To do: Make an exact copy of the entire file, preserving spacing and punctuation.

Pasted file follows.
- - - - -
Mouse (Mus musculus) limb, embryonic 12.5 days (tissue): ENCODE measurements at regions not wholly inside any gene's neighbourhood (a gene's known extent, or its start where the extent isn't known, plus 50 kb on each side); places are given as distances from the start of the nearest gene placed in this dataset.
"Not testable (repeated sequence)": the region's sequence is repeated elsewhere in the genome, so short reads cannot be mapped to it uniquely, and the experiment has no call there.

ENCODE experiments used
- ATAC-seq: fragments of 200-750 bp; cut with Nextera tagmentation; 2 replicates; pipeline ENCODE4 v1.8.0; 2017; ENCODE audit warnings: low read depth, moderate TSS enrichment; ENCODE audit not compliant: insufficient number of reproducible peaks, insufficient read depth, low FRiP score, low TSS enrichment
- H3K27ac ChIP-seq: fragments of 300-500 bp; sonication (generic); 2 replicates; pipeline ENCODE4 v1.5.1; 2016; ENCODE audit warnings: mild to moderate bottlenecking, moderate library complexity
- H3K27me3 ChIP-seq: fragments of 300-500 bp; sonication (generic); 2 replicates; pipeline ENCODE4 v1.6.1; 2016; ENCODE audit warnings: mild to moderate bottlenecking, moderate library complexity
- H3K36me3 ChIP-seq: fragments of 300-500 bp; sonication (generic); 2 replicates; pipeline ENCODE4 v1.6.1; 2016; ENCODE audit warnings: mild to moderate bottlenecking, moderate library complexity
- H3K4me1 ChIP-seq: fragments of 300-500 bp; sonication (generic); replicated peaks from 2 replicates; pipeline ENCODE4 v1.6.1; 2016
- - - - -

Mouse (Mus musculus) limb, embryonic 12.5 days (tissue): ENCODE measurements at regions not wholly inside any gene's neighbourhood (a gene's known extent, or its start where the extent isn't known, plus 50 kb on each side); places are given as distances from the start of the nearest gene placed in this dataset.
"Not testable (repeated sequence)": the region's sequence is repeated elsewhere in the genome, so short reads cannot be mapped to it uniquely, and the experiment has no call there.

ENCODE experiments used
- ATAC-seq: fragments of 200-750 bp; cut with Nextera tagmentation; 2 replicates; pipeline ENCODE4 v1.8.0; 2017; ENCODE audit warnings: low read depth, moderate TSS enrichment; ENCODE audit not compliant: insufficient number of reproducible peaks, insufficient read depth, low FRiP score, low TSS enrichment
- H3K27ac ChIP-seq: fragments of 300-500 bp; sonication (generic); 2 replicates; pipeline ENCODE4 v1.5.1; 2016; ENCODE audit warnings: mild to moderate bottlenecking, moderate library complexity
- H3K27me3 ChIP-seq: fragments of 300-500 bp; sonication (generic); 2 replicates; pipeline ENCODE4 v1.6.1; 2016; ENCODE audit warnings: mild to moderate bottlenecking, moderate library complexity
- H3K36me3 ChIP-seq: fragments of 300-500 bp; sonication (generic); 2 replicates; pipeline ENCODE4 v1.6.1; 2016; ENCODE audit warnings: mild to moderate bottlenecking, moderate library complexity
- H3K4me1 ChIP-seq: fragments of 300-500 bp; sonication (generic); replicated peaks from 2 replicates; pipeline ENCODE4 v1.6.1; 2016